5 Tips to Thrive Academically in 2021

Virtual Learning Student

5 Tips to Thrive Academically in 2021

5 Tips to Thrive Academically in 2021

Throughout 2020, many students have experienced serious disruptions to their school year.  Although far from complete, initial research has shown that students could experience a learning loss of 30-50%!

As we start to say goodbye – and good riddance – to 2020, it’s important to note that these disruptions and changes will continue for at least part of 2021. And the effects of 2020 will be felt long after the pandemic is over.

That’s why we’re sharing 5 keys ways for students to thrive academically right from the start of 2021.

Following these 5 tips, will help you to not just get A’s at school, but to grow intellectually, learn new skills, and pave the way toward your future, despite the less-than-ideal circumstances.

Let’s get started!

Tip #1. Get the Most Out of Your Current Classroom Situation

Whether your school is currently at-home virtual learning, in-person classroom learning, or a hybrid of the two, there is no doubt that it probably looks very different from year’s past.

You may find it difficult to concentrate for long periods of time when it comes to virtual learning. You also may miss your old school routine and find it hard to be motivated when your much more isolated than usual.

If you’re feeling frustrated, don’t worry. You’re not alone!

While your school experience may not be optimal right now, here are some quick tips that will help you earn high grades, all the same.

  1. Set up a routine.

We won’t bore you with all the research. Just trust us: routines are absolutely key to helping you stay focused. When you have a routine, you train your mind to automatically shift into a learning mindset that will improve your concentration, increase your productivity, and consequently, give yourself more free time.

Try to always go to bed and get up at the same time. Get fully dressed for virtual classes (no pajamas!), and have a specific place you go to study or learn. Let the whole family know your virtual classroom time, so they won’t disturb you, and try to schedule study or homework time for the same time every day.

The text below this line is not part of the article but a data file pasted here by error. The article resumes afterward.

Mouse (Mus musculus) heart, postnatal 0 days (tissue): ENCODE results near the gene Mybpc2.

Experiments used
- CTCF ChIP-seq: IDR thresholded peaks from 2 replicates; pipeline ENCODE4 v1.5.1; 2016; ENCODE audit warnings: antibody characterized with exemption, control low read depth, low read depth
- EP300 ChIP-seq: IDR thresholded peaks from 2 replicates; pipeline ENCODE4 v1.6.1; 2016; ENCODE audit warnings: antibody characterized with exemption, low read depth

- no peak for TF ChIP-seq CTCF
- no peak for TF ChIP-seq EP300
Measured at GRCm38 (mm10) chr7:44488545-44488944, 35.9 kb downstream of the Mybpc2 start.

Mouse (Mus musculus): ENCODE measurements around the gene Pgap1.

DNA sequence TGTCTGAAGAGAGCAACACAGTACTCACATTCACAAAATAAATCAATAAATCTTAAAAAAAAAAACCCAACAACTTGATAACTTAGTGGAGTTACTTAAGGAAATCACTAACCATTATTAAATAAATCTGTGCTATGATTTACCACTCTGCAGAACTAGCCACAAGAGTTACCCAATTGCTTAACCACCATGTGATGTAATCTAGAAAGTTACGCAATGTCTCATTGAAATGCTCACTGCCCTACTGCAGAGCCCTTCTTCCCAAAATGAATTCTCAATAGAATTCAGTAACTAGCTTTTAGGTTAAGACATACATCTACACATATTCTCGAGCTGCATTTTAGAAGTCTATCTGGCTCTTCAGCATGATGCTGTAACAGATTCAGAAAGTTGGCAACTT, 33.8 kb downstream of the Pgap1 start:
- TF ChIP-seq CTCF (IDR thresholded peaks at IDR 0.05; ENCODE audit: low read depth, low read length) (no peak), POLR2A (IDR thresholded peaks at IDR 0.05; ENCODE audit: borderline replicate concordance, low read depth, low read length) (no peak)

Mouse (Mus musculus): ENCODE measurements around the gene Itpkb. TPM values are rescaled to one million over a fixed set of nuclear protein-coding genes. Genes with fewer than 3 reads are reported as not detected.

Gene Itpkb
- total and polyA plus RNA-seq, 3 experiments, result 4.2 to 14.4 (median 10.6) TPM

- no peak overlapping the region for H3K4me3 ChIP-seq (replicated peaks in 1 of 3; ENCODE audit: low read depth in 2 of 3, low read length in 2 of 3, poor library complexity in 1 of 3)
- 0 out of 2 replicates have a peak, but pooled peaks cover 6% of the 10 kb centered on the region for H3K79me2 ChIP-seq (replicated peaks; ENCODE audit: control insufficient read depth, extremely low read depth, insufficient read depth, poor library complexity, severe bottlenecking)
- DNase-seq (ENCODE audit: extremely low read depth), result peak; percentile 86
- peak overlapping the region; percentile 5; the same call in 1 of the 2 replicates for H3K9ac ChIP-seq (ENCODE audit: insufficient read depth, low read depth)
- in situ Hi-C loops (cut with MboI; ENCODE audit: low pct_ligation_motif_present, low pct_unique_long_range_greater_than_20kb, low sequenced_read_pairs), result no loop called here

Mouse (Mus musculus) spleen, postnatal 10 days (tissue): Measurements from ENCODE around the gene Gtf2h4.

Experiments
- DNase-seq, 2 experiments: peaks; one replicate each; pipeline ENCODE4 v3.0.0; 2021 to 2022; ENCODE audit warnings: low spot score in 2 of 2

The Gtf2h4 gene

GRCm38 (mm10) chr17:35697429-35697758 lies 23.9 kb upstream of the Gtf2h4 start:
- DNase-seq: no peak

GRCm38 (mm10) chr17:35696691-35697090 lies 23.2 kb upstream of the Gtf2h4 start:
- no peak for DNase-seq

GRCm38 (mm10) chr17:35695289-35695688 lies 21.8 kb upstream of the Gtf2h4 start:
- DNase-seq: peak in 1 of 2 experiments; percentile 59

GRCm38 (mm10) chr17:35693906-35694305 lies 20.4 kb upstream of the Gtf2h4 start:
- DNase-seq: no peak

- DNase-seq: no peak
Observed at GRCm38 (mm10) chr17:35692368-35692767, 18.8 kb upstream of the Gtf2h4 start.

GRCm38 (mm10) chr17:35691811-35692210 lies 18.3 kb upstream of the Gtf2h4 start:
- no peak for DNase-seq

1. For at-home learning, enhance your environment.

Set up a place in your home like it’s your own classroom, whether it’s a desk in your room or one half of the kitchen table. Neatly set up your books, paper, pencils and calculators in that area. Make sure your sitting in a stiff chair – not a couch or recliner – so your body is in a posture to be alert. Try as much as possible to keep that place for learning only. Don’t play games, talk on the phone, or eat in that area. That way your mind always associates that area with learning, and only learning.

  1. Communicate with your teachers often

Your teachers want to help you! Whether it’s through email, a Zoom meeting, or an in-person meeting, talk to your teachers frequently. If you’re struggling with a concept or an assignment, don’t wait until you receive a bad grade or feel completely overwhelmed. Reach out to them consistently and frequently for extra support.

  1. Ask for help!

It’s not just your teachers that want to help. Whether it’s participating in MEK’s Learning Circles, asking your mom to review your essay, or setting up an online study session with your friends, keep looking for ways to get additional help.

Even in the best of circumstances, even if you are the brightest of kids, you would sometimes need additional help. So especially now, it’s only natural that you would need help to master new skills and build up good study habits.

Tip #2: Fill in the Gaps with Outside Resources